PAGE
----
An artist named Motoi Yamamoto has turned the spotlights on the cherry blossom delight in a creative way with “Falling Cherry Petals”. 100,000 cherry blossoms of salt origins rule the red floor at Setouchi City Museum of Art. The project has taken 55 hours (nine days) of efforts of the artist to evolve and bask in its present-day glory.
Cherry blossom imbues one’s heart with the out of world happiness and solace. The bloom and fall of gentle cherry petals open a treasure of life lessons for viewers. Thus, it is not a surprise to see thousands of souls thronging the sites that could provide an enticing view and experience of cherry blossom. Grabbing the sanctity of cherry bloom, an artist named Motoi Yamamoto has rocked the art sphere with his art piece.
Pooling the ecstatic and grieving moments of life, Motoi Yamamoto takes to his art sphere to come with evoking bits. His creative line took to another level when his grief moved him and worked out its manifestation. He lost his sister to a brain tumor. Her death ignited a creative wave within his heart. Following that, he ended up producing two sculptural works in 1995. That marked the beginning of a new style in the art domain.
The recent loss of his wife made him take to the practice to soothe his soul. Giving way to emotions and unavoidable truths of life, he began his artistic meditation. He embarked on creative lines to come up with a stunning art piece. Taking to the shining red floor at Setouchi City Museum of Art, he decided to illustrate the rise and fall of cherry blossom. He armed himself with a petal stencil and salt. Then, he meticulously started pouring grains of salt through the stencil. Moving bit by bit, he ended up presenting 100,000 salt cherry blossoms sprawling across the red floor. The shining bits represent the view when cherry trees shed their gentle petals and adorn the ground.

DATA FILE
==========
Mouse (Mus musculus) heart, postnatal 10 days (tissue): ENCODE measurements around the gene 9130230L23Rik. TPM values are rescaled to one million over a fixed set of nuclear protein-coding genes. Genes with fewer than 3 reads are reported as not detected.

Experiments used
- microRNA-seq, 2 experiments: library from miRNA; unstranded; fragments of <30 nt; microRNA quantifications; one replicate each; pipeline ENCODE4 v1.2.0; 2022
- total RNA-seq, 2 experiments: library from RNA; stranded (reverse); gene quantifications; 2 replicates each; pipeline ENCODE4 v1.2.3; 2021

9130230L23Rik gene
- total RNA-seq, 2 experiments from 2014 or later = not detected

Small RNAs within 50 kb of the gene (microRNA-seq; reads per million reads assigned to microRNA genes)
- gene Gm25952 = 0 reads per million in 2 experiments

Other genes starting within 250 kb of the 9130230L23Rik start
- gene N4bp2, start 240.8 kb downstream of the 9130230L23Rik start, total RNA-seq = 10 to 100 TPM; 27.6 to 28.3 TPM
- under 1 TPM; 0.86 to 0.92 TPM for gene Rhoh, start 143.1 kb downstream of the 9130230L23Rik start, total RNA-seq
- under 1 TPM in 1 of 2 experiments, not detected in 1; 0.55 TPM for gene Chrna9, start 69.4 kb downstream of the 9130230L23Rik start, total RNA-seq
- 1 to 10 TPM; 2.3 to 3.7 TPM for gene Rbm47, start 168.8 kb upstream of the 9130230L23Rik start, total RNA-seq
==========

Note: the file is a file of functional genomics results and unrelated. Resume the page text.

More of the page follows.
The Kanazawa-based artist devoted his efforts for 55 hours and nine days to work out its present-day look. Donning the title “Falling Cherry Petals”, the art piece takes one through the heart-melting cherry blossom view nearing its end. The salt patterns differ in their arrangement to take after the natural fall of the petals. In some places, they get too dense and in other parts, they are adequately apart.
Shedding light on the theme of his art piece, he shared, “When the red-purple buds fall, for many people, this is also the time when they lose interest due to the flower season being over. However, this time can also be seen as a small nudge to think about the coming fresh greens of spring and mid summer…While thinking about the future of the buds, I created petals that had just fallen, piling the petals while contemplating the trees that produced these beautiful flowers with their thick trunks, supple branches, and powerful roots.”
Adding to that, he also reflected on other facets of his art piece by saying, “This was an attempt to engrave into my heart the moment when an important life ceased to exist.”
To the delight of the art lovers, they can cherish the heart-winning bits of the project by making their way to the Museum. The project will make wave till 5 May. Presently, he is engaged in the project named “Suzu’s Oku-Noto Triennale 2020+”. Thus, one can look forward to cherishing another gem shaping up.